Lastly, simple overexposure could spell a premature end for Pokemon Go and all its copycat hopefuls in a matter of months. It’s a good bet many of you reading this are already sick of hearing about Pokemon Go at every turn, and it’s only been a little over a week since release. Marketers are sure to leverage the game’s success and brand power in increasingly cheesy ways and, whatever your beliefs on Hillary Clinton politically, we can all agree she’s not exactly the arbiter of cool – so when she and other politicians are co-opting the brand for bad mom jokes and petty and groan-inducing attack ads, it could be only a matter of time before consumers stop seeing Pokemon Go as the hip alternative to more traditional mobile gaming titles.

Nintendo and developers Niantic have apparently promised rolling updates and support for the game, but it’s so far unclear what this means; whether it will be new monsters, new mechanics (outside of a promised future trading ability), or just troubleshooting patches. A combination of the three will potentially be necessary for the game to stay relevant.

Read more stories from RocketNews24. -- Here’s how the awesome new Pokemon GO mobile game will look on your smartphone -- Four feel good stories about Pokemon Go that are the very best, like no story ever was -- Volunteers being sought for field test of Pokemon Go mobile game

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As childish as it seems, Pokemon Go is an interesting concept, and probably a game changer.

Given that Pokemon itself is geared to the mentality of nine-year-old children, I predict that Pokemon Go's novelty will eventually wear thin, making it a somewhat long-lived fad (but still generate lots of revenue in that time). Still, I think it will give rise to a new genre of massive multi-player scavenger hunt adventure games aimed at all ages, some involving substantial prizes, rewards and product promotions.

This video "Chardonnay Go- A 'Pokemon Go' game for moms" is a spoof that has now gone viral, but I wouldn't be surprised to see a whole slew of applications along these lines:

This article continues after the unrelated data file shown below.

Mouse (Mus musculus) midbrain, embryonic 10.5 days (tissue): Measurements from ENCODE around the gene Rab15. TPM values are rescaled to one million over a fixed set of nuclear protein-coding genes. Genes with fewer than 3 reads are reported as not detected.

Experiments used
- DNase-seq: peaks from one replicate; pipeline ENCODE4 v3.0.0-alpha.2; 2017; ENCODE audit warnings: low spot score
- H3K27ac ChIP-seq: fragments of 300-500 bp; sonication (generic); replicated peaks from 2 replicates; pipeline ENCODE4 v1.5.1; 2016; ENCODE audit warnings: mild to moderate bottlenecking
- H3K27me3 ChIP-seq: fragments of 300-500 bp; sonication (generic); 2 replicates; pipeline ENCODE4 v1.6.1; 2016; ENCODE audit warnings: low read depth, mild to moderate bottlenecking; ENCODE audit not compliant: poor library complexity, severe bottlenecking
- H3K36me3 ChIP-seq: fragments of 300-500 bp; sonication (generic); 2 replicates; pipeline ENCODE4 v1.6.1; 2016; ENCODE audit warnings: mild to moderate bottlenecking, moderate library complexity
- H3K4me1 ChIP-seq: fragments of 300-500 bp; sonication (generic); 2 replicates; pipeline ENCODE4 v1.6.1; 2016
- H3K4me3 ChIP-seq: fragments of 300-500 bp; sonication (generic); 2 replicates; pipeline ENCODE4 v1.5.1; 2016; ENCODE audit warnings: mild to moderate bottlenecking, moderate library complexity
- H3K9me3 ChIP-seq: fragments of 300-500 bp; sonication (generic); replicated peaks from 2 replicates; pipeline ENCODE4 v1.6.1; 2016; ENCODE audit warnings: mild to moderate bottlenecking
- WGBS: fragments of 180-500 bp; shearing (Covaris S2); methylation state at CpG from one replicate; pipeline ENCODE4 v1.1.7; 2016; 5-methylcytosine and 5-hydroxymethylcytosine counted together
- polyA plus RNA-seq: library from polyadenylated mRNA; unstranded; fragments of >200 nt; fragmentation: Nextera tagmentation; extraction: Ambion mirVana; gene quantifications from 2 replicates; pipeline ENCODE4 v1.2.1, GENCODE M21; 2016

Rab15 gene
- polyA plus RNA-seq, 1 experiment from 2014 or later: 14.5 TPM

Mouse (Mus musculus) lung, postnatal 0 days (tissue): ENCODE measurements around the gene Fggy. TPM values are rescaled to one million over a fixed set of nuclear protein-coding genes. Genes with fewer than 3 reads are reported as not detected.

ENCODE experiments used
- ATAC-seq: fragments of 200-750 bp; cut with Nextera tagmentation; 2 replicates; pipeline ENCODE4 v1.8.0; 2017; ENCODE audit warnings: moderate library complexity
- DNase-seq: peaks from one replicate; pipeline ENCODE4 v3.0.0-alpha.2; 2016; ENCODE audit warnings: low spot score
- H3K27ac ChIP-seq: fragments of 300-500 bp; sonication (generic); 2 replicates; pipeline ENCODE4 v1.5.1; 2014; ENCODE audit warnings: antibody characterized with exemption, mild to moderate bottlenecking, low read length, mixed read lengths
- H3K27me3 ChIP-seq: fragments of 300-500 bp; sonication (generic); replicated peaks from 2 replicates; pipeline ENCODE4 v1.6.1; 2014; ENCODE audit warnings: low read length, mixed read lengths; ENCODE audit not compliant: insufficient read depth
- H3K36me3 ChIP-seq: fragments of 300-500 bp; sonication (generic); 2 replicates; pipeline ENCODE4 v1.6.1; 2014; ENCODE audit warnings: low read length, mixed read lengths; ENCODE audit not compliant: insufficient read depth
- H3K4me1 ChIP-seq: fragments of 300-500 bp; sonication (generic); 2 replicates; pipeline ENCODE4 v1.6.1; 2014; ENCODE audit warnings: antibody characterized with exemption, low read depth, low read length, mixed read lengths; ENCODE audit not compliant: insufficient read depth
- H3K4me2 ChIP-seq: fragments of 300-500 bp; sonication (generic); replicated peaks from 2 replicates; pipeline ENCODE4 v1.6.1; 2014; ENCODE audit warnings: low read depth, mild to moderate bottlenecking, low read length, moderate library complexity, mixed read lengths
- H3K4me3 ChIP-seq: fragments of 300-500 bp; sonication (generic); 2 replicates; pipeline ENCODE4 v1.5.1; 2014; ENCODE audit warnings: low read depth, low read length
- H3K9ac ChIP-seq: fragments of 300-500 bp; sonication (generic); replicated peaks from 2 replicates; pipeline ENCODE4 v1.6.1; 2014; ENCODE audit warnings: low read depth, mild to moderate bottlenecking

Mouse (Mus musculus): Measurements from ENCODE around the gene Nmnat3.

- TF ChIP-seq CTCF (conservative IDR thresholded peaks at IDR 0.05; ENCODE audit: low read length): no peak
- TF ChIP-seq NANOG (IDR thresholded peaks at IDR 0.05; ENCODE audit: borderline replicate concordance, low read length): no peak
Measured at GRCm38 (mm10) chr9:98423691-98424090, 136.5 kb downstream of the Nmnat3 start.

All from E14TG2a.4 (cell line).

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I'd say its a fad. Pokémon Go's augmented reality is nice, but the tried and true battle system that is staple to the Pokémon games has gone completely absent in this title. Until they implement a battle system that makes "catching 'em all" worth it, there is no point.

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Who cares if it's a fad? Very few games these days are sold as a life-long commitment. Angry Birds was a fad too, and it's made tens of millions despite being very similar to numerous games that came before.

The fact is that Pokemon Go has used put a novel twist on a long-lasting franchise. It's been the first product to bring augmented reality "mainstream". That alone makes it worthy of notice. If it's profitable and if people enjoy it along the way, so much the better.

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mmm...I get it....and our kids have always loved Pokemon.....but ultimately I think it is dangerous...

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I've only one word to say to this.


Compare and contrast the two phenomena.

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the game itself is a fad, but augmented reality tied to smartphones has TONS of potential.

Especially when they become programmable on an individual / group level for various purposes.

The marketing potential alone for businesses is astounding.